We are also celebrating with our partners in Brazil and around the world, the newly elected administration, voted in just this Sunday! This political transition will mean renewed support of Indigenous Peoples rights and territories, as well as the protection and defense of the Brazilian Amazon Rainforest and other biodiverse regions in the country. We look forward to supporting our partners and continuing to fight for Indigenous Rights, the defense of women land defenders, and the protection of the Amazon.

Please explore our newsletter further to meet the WECAN COP27 delegates, to learn about upcoming WECAN actions and events to date, and for report backs on recent campaigns and advocacy.

WECAN and women for climate justice are on the move, and your continued engagement and support is essential. Thank you for your contributions!
Celebrating the COP27
WECAN Delegation
Democratic Republic of Congo

Neema Namadamu is the WECAN Coordinator in the Democratic Republic of Congo leading WECAN’s forest protection and reforestation program in the Itombe rainforest. Neema is also Founder and Director of SAFECO, the Synergy of Congolese Women’s Associations and Maman Shujaa: Hero Women of the Congo, through which she has a established a media center for Congolese women to make their voices heard on the range of issues affecting their country.
Ponca Nation, Turtle Island, USA

Casey Camp-Horinek of the Ponca Nation is a community leader, long-time Native rights activist, environmentalist and actress. She is the Ponca Environmental Ambassador and a WECAN Board member. She has been at the forefront of grassroots community efforts to educate and empower both Native and non-Native community members on environmental and civil rights issues.
Guajajara, Brazilian Amazon

Sônia Bone Guajajara is from the Guajajara/Tentehar people, who inhabit the forests of the Araribóia Indigenous Land, in the state of Maranhão, Brazil. She was recently elected as the first federal Indigenous woman lawmaker for the State of Sao Paulo, Brazil. Sônia has also served as the Executive Coordinator for the Articulation of Indigenous Peoples of Brazil (APIB) and led the response to the COVID-19 pandemic, and Indigenous-resistance efforts to protect communities and biodiversity.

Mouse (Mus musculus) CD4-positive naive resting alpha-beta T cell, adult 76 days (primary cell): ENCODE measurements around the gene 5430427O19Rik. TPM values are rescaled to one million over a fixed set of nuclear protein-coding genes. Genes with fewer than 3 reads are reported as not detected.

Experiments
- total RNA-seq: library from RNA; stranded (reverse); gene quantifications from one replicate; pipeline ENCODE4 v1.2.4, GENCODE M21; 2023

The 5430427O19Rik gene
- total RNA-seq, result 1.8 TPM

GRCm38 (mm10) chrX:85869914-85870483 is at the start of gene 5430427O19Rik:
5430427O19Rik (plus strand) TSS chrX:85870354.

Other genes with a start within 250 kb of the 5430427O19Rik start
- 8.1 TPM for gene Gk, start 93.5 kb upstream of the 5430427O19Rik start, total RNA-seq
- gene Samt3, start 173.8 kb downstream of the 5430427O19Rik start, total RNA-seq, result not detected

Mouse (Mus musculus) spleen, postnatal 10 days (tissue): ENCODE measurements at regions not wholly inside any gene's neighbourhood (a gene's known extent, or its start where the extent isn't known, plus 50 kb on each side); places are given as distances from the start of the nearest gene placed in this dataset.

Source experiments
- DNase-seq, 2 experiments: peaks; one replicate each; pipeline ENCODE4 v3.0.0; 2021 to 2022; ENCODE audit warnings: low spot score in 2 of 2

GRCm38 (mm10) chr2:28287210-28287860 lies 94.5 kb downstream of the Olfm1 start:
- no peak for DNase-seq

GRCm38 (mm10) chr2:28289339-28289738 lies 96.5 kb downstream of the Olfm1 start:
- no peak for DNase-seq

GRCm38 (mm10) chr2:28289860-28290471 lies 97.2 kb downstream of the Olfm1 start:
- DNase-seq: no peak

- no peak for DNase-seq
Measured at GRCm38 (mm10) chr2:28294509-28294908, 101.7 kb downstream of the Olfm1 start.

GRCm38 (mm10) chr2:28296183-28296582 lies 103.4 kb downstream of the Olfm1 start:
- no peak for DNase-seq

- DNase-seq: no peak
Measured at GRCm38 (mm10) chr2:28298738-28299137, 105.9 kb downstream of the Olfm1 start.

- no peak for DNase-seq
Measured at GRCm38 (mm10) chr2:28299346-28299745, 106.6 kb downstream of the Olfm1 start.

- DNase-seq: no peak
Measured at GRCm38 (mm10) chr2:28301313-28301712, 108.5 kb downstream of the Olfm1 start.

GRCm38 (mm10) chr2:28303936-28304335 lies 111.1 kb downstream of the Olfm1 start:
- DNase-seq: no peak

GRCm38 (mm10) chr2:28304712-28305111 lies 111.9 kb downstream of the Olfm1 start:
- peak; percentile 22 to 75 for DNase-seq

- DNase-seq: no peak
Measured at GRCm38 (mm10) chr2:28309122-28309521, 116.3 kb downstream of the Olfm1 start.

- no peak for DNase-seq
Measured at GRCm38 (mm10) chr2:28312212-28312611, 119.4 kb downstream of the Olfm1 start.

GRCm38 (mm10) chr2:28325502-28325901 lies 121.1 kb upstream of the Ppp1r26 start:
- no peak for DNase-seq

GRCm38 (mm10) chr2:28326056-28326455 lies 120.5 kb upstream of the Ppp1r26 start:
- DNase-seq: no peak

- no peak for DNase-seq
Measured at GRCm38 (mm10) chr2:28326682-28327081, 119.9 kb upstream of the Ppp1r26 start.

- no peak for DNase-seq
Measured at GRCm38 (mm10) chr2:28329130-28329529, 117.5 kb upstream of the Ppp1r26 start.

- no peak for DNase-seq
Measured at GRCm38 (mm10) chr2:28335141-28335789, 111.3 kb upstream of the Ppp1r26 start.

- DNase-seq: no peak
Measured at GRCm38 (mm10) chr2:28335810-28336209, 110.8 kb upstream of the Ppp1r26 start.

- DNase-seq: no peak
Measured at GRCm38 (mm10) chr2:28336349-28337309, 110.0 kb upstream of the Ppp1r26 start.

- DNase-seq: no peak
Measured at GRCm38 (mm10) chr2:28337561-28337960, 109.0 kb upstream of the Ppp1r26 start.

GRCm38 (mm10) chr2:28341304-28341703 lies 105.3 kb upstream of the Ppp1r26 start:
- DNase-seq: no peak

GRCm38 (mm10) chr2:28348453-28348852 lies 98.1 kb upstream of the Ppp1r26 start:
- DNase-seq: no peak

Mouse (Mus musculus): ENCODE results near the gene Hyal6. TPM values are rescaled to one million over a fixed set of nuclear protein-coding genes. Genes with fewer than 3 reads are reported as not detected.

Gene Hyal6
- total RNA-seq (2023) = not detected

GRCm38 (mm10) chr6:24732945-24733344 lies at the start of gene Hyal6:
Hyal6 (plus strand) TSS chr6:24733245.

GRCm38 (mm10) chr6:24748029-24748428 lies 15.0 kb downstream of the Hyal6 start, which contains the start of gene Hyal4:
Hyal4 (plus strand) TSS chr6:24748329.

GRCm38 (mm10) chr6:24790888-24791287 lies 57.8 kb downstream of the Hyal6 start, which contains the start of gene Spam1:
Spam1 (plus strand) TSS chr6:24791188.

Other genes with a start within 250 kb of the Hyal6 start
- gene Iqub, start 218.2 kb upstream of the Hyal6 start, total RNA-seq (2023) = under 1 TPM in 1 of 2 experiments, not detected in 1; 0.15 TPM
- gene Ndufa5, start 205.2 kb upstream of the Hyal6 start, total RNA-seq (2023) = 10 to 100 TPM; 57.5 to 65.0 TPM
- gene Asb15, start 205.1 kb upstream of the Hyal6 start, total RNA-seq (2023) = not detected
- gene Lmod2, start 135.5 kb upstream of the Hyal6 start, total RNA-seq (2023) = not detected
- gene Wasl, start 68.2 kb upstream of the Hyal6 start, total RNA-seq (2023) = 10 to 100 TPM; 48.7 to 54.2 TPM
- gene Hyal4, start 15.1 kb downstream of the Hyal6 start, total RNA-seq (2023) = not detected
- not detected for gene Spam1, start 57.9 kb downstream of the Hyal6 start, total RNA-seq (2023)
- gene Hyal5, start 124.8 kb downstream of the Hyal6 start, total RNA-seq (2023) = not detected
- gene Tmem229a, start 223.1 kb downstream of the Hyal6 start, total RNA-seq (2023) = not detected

Kichwa, Ecuadorian Amazon

Helena Siren Gualinga is a youth social justice and climate activist, from Sarayaku, Ecuador. She is a co-founder of Polluters Out and speaks out on Indigenous rights, climate justice, and forest protection.
United States

Osprey Orielle Lake is the Founder and Executive Director of the Women's Earth and Climate Action Network (WECAN) International. She works nationally and internationally with grassroots, frontline, and Indigenous leaders, policy-makers and scientists to promote climate justice, resilient communities, and a just transition to a clean energy future.
Confederated Tribes of Umatilla, Turtle Island, USA

Katherine Quaid is the Communications Coordinator for the Women’s Earth and Climate Action Network (WECAN). She was born and raised in rural central Oregon and is a citizen of the Confederated Tribes of Umatilla. Her dedication to climate justice is tied to the lands of her ancestors and the many communities nationally and around the world that are fighting for a healthy future.

Pearl Gottschalk (Lujan) is an ally in Indigenous Philanthropy and is of Ukranian and Apache descent. She currently works as the Program Advisor to the Indigenous Women's Flow Fund at The Kindle Project and has worked in philanthropy for the last decade specializing in frontline, grassroots funding. This will be her third COP and she is excited about being a liaison between the philanthropic community and Indigenous People's in global delegations.